American Jews have little self-awareness about their place in the saga of America. Life in the New World transformed their religion, creating distinctive beliefs and ritual. Weisman brings our history to light with narrative flair and wisdom. This is a popular, readable account of the personalities and dramatic conflicts that produced a distinctively American Judaism over the course of the Nineteenth Century.  Weisman tells the story of how Judaism became Americanized largely through the lens of the disputes between the reformers and the traditionalists coming of age in the America of the 1800s. ‘Much of the arguments still ring true through today— the role of women, music, choirs, English versus Hebrew in services, peoplehood versus religion, the difference between awaiting a Messiah or Messianic Age, and the relative importance of prayer and study versus social action.”

Some of you may be surprised to read that much of this history took place in Charleston, South Carolina, which in the 1820s had the largest Jewish community in America. Many of the arguments in South Carolina preceded the arrival of the mass immigration of German Jews in the 1840s and 50s who later became the back bone of Reform Judaism. And because there were so many Jews in the South, the Jewish community split over the issue of slavery with Judah P. Benjamin becoming the Confederacy’s secretary of state. Nevertheless when Lincoln died much of American Jewry viewed him as the second Moses. I remember the influence that Charleston  had on the Southern Young Judaea movement in the 50s and y60s, producing outstanding leaders and Zionist ideology at a time that American Jews were concerned with finding their places. This feeling for Israel is even stranger when we consider that this book is the history of the rise of the Reform movement and the traditionalist reaction against it against the backdrop of an America that was much different from Europe. To the reformers the synagogue was the new Temple and America was the New Jerusalem. Thus there was no need to pray for a rebuilding of the ancient temple and much of the ancient rules seemed out of place in America, especially on the frontier.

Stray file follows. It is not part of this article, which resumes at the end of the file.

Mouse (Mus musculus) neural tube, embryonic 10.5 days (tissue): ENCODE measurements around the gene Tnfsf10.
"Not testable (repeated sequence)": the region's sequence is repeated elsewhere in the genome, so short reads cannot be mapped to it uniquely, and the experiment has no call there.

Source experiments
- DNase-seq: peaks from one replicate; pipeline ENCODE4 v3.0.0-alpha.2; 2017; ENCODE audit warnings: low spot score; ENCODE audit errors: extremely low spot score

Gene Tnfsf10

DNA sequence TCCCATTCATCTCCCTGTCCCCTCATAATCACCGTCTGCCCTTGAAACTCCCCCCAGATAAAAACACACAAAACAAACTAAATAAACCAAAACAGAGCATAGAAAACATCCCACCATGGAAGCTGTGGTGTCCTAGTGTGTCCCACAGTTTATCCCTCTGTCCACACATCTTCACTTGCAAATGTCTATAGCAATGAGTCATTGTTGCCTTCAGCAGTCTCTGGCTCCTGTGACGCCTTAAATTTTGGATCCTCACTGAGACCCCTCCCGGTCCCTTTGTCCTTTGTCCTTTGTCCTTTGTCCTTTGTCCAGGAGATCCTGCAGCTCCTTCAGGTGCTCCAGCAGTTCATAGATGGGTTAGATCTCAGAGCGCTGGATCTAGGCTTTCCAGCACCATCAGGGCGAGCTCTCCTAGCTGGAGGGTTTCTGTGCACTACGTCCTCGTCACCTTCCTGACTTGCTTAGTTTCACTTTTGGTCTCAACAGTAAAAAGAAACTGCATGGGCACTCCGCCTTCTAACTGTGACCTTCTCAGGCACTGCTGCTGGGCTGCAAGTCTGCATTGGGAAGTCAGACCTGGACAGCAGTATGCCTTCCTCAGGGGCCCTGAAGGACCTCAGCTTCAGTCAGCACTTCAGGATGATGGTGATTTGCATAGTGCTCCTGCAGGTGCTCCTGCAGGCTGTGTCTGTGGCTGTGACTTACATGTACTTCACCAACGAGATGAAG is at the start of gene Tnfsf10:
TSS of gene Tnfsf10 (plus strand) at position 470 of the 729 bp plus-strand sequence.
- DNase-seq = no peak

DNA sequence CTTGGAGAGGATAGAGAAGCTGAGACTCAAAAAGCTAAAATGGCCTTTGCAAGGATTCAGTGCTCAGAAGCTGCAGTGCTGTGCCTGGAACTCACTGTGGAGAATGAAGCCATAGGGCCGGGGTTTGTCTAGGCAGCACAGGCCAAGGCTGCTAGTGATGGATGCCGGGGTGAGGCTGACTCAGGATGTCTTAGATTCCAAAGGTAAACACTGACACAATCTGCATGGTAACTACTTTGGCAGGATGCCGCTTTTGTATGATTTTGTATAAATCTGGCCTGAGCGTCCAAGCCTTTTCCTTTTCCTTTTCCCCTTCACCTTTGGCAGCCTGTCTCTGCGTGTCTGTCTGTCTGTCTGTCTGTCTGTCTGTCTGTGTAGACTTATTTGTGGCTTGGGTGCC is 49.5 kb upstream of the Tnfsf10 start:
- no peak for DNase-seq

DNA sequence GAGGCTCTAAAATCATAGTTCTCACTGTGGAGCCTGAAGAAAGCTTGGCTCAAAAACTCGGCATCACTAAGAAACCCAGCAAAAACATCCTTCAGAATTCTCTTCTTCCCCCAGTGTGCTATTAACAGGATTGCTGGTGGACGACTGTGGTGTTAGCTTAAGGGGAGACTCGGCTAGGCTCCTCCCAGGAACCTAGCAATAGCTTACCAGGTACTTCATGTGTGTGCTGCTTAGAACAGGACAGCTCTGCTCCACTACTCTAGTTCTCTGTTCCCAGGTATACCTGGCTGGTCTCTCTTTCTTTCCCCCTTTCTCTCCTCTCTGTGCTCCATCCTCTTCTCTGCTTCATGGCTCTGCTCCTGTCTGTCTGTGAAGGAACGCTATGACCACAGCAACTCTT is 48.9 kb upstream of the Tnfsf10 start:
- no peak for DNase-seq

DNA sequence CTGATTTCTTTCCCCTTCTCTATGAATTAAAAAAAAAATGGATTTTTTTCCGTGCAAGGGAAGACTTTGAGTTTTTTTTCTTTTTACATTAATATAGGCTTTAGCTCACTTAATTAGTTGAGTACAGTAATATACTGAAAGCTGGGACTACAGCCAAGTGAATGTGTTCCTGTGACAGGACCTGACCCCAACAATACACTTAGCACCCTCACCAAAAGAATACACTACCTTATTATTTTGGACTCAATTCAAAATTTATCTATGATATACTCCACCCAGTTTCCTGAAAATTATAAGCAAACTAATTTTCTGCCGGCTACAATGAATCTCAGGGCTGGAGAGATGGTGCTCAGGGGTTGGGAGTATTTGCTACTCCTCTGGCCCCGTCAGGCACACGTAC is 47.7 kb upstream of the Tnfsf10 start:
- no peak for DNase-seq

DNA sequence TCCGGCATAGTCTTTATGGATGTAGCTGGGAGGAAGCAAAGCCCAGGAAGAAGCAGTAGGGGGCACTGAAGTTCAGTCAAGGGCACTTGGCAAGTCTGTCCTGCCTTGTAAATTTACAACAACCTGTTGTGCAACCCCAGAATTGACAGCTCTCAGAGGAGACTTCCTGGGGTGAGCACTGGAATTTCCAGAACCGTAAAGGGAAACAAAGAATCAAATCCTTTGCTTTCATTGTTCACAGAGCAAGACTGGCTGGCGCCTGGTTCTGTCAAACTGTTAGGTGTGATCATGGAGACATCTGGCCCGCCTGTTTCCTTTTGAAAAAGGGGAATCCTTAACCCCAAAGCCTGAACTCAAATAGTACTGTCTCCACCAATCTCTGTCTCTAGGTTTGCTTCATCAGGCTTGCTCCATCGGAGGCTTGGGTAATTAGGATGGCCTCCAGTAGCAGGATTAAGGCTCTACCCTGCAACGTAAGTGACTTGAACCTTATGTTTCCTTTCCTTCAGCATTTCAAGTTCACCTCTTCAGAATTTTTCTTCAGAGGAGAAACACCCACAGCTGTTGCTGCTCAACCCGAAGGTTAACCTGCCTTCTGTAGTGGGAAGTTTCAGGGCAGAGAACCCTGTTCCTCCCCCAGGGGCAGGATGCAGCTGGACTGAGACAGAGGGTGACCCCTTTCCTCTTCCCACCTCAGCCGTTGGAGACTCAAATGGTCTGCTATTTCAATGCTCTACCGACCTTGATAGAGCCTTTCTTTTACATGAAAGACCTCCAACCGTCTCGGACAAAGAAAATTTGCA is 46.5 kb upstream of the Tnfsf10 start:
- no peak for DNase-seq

In America there was no formal rabbinic authority. In fact there were no Rabbis until the 1830s and no American ordained rabbis until the 1880s. As a result authority was vested in the individual congregations which meant that much of the argument took place among the laity. To be sure there were leading rabbis like Isaac Wise and Jacob Lesser, but they too were responsible to their congregations.

Weisman’s emphasizes the intellectual divisions over the role of spirituality and social justice politics over a connection with God. In many respects religion represents the triumph of faith over reason. To be sure social justice is important. However, there will be those who will maintain that much of the success that Jews have enjoyed in America has come not from political action, but rather from living in a market economy. (“Jews should be “the light among nations,” but should walk the walk with a great deal of humility”).

There will also be those who will say that this book is anti-Orthodox Judaism in many ways. In the excerpts there is a paucity of Orthodox rabbis and the assumption that Orthodox premises are wrong. Nothing in the book about the great American yeshivas and almost nothing about in the book about great American Orthodox rabbis. I would have liked some more attention to development of orthodox institutions in urban centers at end of 19th century and early 20th centuries. We feel the need for a book about that period.

“Never a Native” by Alice Shalvi— An Unforgettable Woman

Shalvi, Alice. “Never a Native”, Halban Publishers, 2019.

An Unforgettable Person

Amos Lassen

With the publication of her autobiography, Alice Shalvi is 92 years old. I met her sometime in the late 1970s when I would grade Israel’s National Matriculation Exams in Jerusalem during the summer. She was already legendary and I never cease to be amazed at how  she becomes more and more legendary with every passing day.